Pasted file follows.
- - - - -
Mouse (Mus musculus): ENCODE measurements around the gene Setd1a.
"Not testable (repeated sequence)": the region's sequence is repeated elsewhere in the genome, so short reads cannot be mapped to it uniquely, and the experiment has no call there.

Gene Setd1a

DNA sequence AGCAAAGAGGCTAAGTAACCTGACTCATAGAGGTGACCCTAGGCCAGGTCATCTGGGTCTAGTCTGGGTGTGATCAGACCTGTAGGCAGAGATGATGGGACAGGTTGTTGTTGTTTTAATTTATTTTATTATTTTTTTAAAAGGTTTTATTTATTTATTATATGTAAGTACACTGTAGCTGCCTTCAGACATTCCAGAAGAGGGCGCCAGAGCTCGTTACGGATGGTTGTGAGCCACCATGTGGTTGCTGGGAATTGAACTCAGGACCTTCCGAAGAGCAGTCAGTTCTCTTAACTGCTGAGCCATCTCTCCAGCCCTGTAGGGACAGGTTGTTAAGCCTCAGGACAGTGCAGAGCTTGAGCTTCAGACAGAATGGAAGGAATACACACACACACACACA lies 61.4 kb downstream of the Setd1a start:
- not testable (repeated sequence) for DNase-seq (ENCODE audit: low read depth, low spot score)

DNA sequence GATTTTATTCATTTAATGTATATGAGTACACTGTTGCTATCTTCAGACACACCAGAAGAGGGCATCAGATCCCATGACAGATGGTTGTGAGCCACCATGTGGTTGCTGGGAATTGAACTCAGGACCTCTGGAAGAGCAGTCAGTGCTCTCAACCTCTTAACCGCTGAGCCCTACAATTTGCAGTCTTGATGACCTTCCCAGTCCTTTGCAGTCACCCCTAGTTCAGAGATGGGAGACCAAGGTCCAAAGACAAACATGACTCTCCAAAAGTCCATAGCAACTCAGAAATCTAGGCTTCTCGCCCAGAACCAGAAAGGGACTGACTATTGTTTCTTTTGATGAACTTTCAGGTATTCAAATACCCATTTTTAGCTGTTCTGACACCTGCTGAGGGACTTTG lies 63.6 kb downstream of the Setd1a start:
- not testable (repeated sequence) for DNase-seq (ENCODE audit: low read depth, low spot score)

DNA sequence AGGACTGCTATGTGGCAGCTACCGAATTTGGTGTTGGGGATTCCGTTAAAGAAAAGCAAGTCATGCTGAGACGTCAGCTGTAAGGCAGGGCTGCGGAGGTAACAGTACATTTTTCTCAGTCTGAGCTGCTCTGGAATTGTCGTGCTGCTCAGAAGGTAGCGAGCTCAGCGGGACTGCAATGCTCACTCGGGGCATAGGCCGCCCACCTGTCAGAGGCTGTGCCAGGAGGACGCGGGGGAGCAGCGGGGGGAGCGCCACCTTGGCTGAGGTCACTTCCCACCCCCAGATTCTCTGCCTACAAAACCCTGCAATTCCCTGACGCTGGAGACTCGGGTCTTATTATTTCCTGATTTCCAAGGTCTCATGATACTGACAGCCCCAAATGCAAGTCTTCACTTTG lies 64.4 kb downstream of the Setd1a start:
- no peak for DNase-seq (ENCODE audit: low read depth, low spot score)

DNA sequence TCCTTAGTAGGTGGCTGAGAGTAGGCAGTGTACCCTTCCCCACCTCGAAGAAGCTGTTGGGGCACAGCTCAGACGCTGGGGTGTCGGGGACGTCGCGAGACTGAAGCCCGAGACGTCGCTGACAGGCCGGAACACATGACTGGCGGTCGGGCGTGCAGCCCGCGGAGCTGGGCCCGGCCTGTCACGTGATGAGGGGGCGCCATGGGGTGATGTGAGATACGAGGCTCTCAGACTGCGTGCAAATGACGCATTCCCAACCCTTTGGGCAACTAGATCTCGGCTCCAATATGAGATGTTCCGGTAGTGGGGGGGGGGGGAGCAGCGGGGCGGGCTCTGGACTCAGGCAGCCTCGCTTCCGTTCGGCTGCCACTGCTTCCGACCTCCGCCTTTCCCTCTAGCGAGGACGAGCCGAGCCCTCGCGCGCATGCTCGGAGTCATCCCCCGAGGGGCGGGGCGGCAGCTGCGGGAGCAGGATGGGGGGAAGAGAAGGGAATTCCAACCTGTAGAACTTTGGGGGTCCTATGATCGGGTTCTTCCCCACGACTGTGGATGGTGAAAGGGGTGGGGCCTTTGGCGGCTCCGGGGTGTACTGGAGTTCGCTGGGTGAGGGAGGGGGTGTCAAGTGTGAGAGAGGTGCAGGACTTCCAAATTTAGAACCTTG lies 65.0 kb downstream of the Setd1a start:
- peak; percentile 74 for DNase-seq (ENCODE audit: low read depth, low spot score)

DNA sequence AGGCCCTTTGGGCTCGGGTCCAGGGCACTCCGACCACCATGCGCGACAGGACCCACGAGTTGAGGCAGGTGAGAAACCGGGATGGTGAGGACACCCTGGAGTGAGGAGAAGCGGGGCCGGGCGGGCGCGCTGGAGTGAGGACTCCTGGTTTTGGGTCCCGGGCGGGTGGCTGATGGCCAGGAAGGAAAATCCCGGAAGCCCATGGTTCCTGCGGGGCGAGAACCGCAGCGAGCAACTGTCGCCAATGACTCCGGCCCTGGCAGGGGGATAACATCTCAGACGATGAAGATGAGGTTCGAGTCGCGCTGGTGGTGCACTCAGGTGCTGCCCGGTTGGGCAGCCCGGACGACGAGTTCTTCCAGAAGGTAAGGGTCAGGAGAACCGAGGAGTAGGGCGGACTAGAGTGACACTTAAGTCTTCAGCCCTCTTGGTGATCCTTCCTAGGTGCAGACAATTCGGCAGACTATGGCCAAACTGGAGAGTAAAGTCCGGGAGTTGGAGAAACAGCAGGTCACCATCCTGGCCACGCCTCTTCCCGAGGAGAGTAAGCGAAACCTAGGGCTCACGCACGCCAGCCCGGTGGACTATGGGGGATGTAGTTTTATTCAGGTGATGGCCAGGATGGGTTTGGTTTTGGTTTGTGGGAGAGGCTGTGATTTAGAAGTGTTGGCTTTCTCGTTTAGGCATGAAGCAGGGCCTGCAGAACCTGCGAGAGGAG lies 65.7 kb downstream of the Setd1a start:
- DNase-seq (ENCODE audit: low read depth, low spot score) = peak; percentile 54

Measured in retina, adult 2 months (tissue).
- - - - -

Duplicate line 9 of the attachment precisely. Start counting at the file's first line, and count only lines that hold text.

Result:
- no peak for DNase-seq (ENCODE audit: low read depth, low spot score)